Women who smoke should consider quitting smoking for at least three weeks prior to breast reconstruction surgery.

Women who smoke should consider quitting smoking for at least three weeks prior to breast reconstruction surgery.
Advances in surgical techniques and changes in our understanding of the biology of breast cancer have made breast reconstruction a viable option for the majority of women with breast cancer.

Patient age, income, geographic location, type of hospital where treatment occurred, and tumor stage, all influence the use of reconstruction. Patients age 50 or under had a much greater likelihood of having reconstruction than their older counterparts. Both immediate and delayed breast reconstructions provide substantial psychosocial benefits for mastectomy patients.

According to a recent study published on Plastic and Reconstructive Surgery and mentioned by the American Cancer Society, women who smoke are at higher risk of complications after breast reconstruction surgery.

The researchers evaluated more than 700 women who had undergone breast reconstruction surgery during a ten-year period. Women who quit smoking for at least three weeks prior to surgery were included in the ex-smokers category. The former smokers' overall complication risk was similar to the risk of the non-smokers, a finding that surprised even the researches that conducted the study. According to dr. Yetman, smoking has obviously a detrimental effect on this operation. Because of that, 40% of the women who smoke had complications, such as tissue death, tissue damage, and infection, when the percentage of non- ed ex- smokers that have these problems was 25%. It's worth saying that the risk of a wound that reopens instead of healing was three times higher among smokers than among non-smokers. The risk of fat necrosis, a serious complication that causes pain, scar tissue formation, and lumpiness of the reconstructed breast was also three times higher in smokers. During the surgery, there is a diminished supply of blood to the tissue at the reconstruction area The reason of the fact that complications occur more frequently in the smokers is that smoking causes a constriction in blood vessels and produces an adverse effect on wound healing, oxygen delivery and blood flow in tissues. As a result, tissue death, or necrosis at the reconstruction area is more common in women who smoke.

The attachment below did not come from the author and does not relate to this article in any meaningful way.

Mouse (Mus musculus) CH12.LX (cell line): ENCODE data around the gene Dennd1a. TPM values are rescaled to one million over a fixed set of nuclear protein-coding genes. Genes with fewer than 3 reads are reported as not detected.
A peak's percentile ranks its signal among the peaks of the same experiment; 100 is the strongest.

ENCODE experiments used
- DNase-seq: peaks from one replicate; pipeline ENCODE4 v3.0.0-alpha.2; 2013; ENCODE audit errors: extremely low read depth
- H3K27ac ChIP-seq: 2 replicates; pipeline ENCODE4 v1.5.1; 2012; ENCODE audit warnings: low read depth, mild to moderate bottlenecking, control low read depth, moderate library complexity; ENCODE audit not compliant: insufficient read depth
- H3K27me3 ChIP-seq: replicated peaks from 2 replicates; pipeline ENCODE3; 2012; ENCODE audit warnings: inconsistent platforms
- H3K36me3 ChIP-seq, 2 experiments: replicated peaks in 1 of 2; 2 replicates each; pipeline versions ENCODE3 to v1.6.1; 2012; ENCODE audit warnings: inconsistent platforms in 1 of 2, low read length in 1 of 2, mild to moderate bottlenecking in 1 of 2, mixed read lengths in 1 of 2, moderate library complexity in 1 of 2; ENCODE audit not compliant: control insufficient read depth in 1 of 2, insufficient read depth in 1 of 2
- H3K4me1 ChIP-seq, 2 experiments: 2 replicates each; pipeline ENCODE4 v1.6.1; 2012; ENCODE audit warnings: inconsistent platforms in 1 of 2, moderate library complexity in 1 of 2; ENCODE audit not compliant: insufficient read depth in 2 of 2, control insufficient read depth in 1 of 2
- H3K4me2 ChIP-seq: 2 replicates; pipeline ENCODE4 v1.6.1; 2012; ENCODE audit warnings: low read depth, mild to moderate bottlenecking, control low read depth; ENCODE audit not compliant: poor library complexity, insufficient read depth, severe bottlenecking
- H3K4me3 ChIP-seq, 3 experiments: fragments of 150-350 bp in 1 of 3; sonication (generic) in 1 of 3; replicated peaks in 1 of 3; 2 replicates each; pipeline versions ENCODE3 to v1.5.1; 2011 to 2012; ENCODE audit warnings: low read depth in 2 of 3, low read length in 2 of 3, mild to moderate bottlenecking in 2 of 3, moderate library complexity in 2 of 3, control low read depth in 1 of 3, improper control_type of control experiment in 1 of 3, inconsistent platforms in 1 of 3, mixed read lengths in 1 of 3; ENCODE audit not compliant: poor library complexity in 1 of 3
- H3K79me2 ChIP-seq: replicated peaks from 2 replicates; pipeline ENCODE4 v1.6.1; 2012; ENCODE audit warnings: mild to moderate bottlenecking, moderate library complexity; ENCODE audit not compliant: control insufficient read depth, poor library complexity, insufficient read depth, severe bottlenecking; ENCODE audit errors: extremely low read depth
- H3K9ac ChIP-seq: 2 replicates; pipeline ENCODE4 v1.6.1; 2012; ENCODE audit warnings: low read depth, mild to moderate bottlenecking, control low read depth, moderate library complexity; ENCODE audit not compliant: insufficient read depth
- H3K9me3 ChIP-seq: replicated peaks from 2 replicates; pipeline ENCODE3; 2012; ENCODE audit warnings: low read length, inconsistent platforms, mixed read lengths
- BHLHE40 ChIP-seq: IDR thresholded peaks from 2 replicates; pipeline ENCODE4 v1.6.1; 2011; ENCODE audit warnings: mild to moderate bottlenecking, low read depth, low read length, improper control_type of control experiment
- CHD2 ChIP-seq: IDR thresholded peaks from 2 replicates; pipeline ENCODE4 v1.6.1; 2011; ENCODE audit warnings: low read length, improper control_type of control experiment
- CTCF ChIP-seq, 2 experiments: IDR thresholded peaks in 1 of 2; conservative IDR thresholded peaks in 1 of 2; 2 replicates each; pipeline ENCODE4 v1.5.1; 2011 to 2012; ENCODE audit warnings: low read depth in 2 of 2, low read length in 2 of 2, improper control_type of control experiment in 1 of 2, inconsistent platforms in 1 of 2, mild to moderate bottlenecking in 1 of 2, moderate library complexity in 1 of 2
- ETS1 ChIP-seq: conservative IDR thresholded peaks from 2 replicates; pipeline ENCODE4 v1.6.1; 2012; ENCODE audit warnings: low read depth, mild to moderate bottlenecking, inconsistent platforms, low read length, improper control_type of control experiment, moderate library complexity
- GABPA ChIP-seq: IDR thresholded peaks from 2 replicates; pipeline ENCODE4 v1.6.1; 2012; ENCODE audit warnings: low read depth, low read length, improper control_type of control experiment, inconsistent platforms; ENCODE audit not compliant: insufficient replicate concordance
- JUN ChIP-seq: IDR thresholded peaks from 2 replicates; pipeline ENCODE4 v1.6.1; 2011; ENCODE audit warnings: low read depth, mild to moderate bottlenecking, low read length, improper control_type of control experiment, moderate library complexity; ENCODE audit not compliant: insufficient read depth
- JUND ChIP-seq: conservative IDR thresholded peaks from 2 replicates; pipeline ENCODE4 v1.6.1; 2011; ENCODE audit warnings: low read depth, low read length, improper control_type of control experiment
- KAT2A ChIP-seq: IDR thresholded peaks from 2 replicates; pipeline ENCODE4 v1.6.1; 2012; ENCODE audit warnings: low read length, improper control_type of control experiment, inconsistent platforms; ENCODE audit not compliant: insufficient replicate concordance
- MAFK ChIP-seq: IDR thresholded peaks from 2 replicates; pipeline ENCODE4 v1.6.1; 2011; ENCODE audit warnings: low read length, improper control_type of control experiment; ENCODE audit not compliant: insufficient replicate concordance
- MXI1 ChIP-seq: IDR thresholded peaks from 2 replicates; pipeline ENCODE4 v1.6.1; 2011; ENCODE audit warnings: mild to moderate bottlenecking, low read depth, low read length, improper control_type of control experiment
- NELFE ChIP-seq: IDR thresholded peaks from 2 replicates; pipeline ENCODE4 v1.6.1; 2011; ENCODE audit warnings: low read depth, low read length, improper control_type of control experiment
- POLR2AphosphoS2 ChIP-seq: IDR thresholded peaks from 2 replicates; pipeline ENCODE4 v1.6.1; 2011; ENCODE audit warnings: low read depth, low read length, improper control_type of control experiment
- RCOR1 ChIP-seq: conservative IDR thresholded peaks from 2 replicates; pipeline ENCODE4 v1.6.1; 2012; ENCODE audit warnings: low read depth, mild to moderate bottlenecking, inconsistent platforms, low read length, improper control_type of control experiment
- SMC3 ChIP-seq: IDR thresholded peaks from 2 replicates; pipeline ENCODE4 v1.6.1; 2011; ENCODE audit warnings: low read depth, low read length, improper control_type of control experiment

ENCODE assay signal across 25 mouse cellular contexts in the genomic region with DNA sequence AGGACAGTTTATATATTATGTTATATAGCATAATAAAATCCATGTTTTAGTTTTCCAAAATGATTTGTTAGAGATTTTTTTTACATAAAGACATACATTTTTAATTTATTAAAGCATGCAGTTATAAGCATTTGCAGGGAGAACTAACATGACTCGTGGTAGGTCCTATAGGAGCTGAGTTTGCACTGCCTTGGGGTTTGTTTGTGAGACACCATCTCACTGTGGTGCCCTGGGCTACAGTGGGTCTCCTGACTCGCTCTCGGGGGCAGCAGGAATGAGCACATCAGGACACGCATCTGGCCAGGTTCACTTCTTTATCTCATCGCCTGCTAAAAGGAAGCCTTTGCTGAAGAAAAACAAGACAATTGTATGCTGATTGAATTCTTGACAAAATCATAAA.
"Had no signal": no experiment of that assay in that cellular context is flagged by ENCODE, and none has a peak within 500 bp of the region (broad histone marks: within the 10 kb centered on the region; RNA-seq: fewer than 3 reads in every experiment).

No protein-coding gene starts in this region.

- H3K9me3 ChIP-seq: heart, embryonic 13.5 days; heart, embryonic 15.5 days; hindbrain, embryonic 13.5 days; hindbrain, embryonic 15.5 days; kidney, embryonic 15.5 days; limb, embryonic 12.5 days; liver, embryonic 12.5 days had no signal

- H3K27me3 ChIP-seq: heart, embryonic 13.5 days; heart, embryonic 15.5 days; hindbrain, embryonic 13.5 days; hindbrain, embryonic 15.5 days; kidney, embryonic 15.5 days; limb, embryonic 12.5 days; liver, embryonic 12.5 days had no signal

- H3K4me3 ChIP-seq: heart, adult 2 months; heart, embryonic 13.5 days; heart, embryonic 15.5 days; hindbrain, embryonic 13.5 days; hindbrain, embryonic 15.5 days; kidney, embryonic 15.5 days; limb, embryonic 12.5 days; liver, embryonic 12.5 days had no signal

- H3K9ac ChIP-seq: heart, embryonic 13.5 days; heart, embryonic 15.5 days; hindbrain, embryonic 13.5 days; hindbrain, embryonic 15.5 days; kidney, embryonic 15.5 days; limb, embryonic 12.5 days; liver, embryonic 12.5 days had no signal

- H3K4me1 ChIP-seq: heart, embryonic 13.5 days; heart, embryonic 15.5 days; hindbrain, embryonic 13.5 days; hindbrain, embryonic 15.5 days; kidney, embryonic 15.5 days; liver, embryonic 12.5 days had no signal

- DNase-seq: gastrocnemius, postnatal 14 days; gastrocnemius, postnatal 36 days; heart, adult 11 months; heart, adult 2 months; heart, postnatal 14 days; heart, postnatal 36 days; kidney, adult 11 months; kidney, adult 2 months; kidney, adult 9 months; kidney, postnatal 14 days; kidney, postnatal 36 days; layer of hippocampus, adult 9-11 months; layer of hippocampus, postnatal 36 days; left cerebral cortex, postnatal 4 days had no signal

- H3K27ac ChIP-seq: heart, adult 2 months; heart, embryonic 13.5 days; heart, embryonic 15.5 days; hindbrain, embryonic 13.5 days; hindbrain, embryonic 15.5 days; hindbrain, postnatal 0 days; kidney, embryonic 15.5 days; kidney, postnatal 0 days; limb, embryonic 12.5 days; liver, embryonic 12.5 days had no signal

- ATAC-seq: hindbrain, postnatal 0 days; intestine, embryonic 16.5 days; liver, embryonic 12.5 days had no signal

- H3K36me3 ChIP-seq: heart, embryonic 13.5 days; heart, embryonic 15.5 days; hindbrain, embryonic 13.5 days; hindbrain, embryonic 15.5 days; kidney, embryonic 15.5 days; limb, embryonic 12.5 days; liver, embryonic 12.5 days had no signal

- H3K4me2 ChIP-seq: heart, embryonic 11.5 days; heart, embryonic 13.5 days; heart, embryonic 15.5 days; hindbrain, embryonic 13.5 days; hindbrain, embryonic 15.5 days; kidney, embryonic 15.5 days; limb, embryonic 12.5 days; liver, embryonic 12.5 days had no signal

According to Dr. Debbie Saslow, director of breast and cervical cancer for the American Cancer Society, smokers might consider delaying the breast reconstruction surgery, in order to allow themselves time to quit and this could result in much better results.

Naturally, women should be encouraged to quit smoking, not only for the results of the surgery, but also for their overall health.

20/05/2001    Dott. Domenico Alfieri